Regulations recede and locals dispute the likeliness of project take off
BY Shawn Cook
EUGENE–A lot sits empty, vacant of all but overgrown grass and muddy gravel, on the corner of 27th and Friendly Street in Eugene. Empty, that is, aside from a small, yellow kiosk inside of which has been constructed a scale model which details the enormous proportions of the actual, planned building. The damp grass and sole remaining maple tree will, if things go as planned, be torn asunder while this new, detailed project gets under way.
In Eugene’s Friendly Street neighborhood big plans are in the boiler for a massive, $3 million dollar construction project, which to some residents may mean a negative influx of people and traffic into this otherwise sleepy, quiet neighborhood.
To its creators, however, three men from Eugene who call themselves the Lucia Group, it will be a project close to home. Each one of them claims ties to not only Eugene, but the neighborhood as well. The project plans include retail stores on the first level and townhouse style rental apartments on the several floors above. The giant task’s planners say that the entire facility will include environmentally and economically sustainable, unique living opportunities.
Mel Bankoff, who originally made his money in the restaurant business, builder Jason Elmendorf and Jan Fillinger, the architect of this monstrous endeavor, constantly refer to the upcoming complex as a “modern utopia.” The trio anxiously await approval to take their big plan to the next phase. “It’ll feel so good to finally break ground and get this cow in the air,” Bankoff exclaimed. But it isn’t just the bank that’s generating problematic issues for these men.
One hitch has held the project from breaking ground: Wells Fargo bank. The money to begin construction will only be available if the builders find a way to meet the strict lending requirements laid out for this endeavor. With bank lending tight, especially for real estate investments, that has become increasingly difficult, according to members of the Lucia Group. Exposing the details of the work in a scale architectural model, paired with posters of floor plans and images of the outlook, are so far all that’s come to fruition. But the builders believe it was a great public relations move.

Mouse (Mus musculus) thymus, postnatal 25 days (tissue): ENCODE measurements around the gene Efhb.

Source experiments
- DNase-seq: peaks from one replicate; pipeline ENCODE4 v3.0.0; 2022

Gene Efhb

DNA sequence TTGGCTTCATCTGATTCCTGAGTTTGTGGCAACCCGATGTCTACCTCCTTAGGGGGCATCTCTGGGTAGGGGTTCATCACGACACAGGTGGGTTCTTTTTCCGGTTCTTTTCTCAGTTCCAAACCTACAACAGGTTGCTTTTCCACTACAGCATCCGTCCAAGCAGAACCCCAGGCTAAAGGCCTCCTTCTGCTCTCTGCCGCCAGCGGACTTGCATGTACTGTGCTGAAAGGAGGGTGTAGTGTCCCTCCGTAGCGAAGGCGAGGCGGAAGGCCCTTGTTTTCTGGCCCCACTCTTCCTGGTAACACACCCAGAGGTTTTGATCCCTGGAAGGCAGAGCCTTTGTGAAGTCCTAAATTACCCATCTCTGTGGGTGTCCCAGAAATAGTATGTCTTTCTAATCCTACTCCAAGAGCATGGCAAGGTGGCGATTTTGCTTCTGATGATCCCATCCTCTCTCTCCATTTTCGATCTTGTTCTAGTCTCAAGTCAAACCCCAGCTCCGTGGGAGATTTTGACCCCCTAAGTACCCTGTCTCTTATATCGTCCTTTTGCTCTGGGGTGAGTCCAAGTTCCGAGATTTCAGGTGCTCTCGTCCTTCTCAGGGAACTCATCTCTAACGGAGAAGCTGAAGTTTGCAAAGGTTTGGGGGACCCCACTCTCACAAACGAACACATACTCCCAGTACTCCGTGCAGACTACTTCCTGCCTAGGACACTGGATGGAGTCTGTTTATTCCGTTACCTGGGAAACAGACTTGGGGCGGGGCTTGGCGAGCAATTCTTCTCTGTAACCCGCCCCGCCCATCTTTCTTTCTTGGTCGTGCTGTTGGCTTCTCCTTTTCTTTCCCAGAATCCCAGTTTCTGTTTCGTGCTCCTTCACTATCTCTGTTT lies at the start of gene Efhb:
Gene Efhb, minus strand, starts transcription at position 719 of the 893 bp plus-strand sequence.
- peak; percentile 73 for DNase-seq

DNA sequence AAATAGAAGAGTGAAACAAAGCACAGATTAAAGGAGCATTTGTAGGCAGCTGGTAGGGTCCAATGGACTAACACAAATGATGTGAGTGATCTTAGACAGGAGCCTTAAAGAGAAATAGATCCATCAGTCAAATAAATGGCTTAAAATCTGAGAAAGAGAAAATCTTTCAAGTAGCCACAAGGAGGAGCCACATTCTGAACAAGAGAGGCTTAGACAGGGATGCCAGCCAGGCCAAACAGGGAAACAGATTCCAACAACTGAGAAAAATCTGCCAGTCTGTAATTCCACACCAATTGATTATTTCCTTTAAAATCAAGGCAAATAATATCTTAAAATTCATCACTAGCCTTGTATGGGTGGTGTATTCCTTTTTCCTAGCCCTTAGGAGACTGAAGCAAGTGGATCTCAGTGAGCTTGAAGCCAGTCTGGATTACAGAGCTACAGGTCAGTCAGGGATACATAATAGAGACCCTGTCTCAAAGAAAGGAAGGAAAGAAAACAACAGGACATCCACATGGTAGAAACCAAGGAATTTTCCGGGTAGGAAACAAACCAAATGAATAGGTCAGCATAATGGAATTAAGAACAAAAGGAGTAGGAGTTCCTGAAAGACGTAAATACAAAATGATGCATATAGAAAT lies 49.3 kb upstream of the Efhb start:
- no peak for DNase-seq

Friendly Area Neighbors, or FAN, is a local neighborhood association designed as a forum for locals to address grievances and discuss domestic issues regarding the area. They host monthly meetings and produce a newsletter to clue people in on gatherings, community events and especially concerns about residential issues. Carlos Barrera, member of FAN since 1990 and now Co-Chairman, has fielded several concerns about the upcoming plans. “A lot of people have expressed concerns,” Barrera says, “that our peaceful neighborhood will be turned upside down, and I’m not sure I can blame them.”
From letters and emails to calls and shouting matches at FAN meetings, Barrera says that locals are more than concerned that an ongoing construction project of this scale will crowd already narrow streets with heavier traffic and overburden local businesses with too stiff competition. “Folks are saying we have what we need already. They’re wondering why we need this thing. They’re worried about the ‘California effect,’” Barrera says.
Andrew Fisher is the editor of the FAN newsletter. A University of Oregon graduate and member of the community since 1991, Fisher started volunteering his time with FAN as far back as 2007. He explained that his goal at the job has mainly been to bring people together with the history of this place. “That’s mostly what I work on, but the newsletter is also a way to facilitate peaceful communications between Friendly residents,” Fisher says. He expressed little concern about the impact of the project, but agreed that many locals are “up in arms.” The plans, he says, depict a much different image than that which many residents have expressed concerns about. “I mean, there’s always an impact when a big construction project is in the works, but these guys want to build gardens and have a real, legitimate interest in bettering this community,” Fisher says. He believes that with as much growth as Eugene has seen in recent years, the Lucia group is a much better alternative to less involved construction and development outfits.